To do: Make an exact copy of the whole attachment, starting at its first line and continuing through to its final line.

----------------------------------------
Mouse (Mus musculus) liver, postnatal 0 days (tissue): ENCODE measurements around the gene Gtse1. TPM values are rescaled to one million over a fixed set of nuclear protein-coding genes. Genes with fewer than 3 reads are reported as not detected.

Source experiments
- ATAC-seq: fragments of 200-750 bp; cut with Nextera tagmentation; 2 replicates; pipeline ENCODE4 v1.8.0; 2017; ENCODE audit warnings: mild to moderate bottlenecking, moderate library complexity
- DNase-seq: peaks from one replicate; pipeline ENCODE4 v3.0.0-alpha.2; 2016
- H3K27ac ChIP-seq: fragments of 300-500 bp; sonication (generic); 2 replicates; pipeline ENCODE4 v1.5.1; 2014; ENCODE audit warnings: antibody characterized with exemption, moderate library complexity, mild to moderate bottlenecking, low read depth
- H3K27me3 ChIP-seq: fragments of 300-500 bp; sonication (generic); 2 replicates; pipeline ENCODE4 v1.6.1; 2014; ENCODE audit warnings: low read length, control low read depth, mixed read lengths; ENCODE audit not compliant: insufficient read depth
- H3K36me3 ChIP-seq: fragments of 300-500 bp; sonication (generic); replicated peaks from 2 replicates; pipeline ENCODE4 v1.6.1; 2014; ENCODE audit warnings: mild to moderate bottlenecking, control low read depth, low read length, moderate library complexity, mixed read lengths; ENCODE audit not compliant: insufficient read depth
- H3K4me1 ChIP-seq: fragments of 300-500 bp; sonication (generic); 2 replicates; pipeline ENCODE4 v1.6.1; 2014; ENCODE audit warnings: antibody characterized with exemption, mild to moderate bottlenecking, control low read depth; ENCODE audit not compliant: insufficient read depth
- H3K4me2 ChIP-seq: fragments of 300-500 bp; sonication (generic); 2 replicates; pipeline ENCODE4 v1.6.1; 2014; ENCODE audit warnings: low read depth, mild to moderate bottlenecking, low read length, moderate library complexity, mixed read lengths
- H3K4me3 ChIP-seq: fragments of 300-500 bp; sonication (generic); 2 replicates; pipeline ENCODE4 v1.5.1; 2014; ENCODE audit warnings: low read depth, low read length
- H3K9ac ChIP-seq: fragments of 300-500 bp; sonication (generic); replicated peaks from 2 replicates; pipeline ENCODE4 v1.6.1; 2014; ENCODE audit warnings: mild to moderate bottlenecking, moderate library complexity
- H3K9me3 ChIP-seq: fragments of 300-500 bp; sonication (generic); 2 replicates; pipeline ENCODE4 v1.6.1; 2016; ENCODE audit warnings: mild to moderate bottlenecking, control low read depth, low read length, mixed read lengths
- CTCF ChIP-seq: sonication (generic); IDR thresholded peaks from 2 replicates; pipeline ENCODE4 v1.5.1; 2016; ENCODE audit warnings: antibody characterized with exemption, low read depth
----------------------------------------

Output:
Mouse (Mus musculus) liver, postnatal 0 days (tissue): ENCODE measurements around the gene Gtse1. TPM values are rescaled to one million over a fixed set of nuclear protein-coding genes. Genes with fewer than 3 reads are reported as not detected.

Source experiments
- ATAC-seq: fragments of 200-750 bp; cut with Nextera tagmentation; 2 replicates; pipeline ENCODE4 v1.8.0; 2017; ENCODE audit warnings: mild to moderate bottlenecking, moderate library complexity
- DNase-seq: peaks from one replicate; pipeline ENCODE4 v3.0.0-alpha.2; 2016
- H3K27ac ChIP-seq: fragments of 300-500 bp; sonication (generic); 2 replicates; pipeline ENCODE4 v1.5.1; 2014; ENCODE audit warnings: antibody characterized with exemption, moderate library complexity, mild to moderate bottlenecking, low read depth
- H3K27me3 ChIP-seq: fragments of 300-500 bp; sonication (generic); 2 replicates; pipeline ENCODE4 v1.6.1; 2014; ENCODE audit warnings: low read length, control low read depth, mixed read lengths; ENCODE audit not compliant: insufficient read depth
- H3K36me3 ChIP-seq: fragments of 300-500 bp; sonication (generic); replicated peaks from 2 replicates; pipeline ENCODE4 v1.6.1; 2014; ENCODE audit warnings: mild to moderate bottlenecking, control low read depth, low read length, moderate library complexity, mixed read lengths; ENCODE audit not compliant: insufficient read depth
- H3K4me1 ChIP-seq: fragments of 300-500 bp; sonication (generic); 2 replicates; pipeline ENCODE4 v1.6.1; 2014; ENCODE audit warnings: antibody characterized with exemption, mild to moderate bottlenecking, control low read depth; ENCODE audit not compliant: insufficient read depth
- H3K4me2 ChIP-seq: fragments of 300-500 bp; sonication (generic); 2 replicates; pipeline ENCODE4 v1.6.1; 2014; ENCODE audit warnings: low read depth, mild to moderate bottlenecking, low read length, moderate library complexity, mixed read lengths
- H3K4me3 ChIP-seq: fragments of 300-500 bp; sonication (generic); 2 replicates; pipeline ENCODE4 v1.5.1; 2014; ENCODE audit warnings: low read depth, low read length
- H3K9ac ChIP-seq: fragments of 300-500 bp; sonication (generic); replicated peaks from 2 replicates; pipeline ENCODE4 v1.6.1; 2014; ENCODE audit warnings: mild to moderate bottlenecking, moderate library complexity
- H3K9me3 ChIP-seq: fragments of 300-500 bp; sonication (generic); 2 replicates; pipeline ENCODE4 v1.6.1; 2016; ENCODE audit warnings: mild to moderate bottlenecking, control low read depth, low read length, mixed read lengths
- CTCF ChIP-seq: sonication (generic); IDR thresholded peaks from 2 replicates; pipeline ENCODE4 v1.5.1; 2016; ENCODE audit warnings: antibody characterized with exemption, low read depth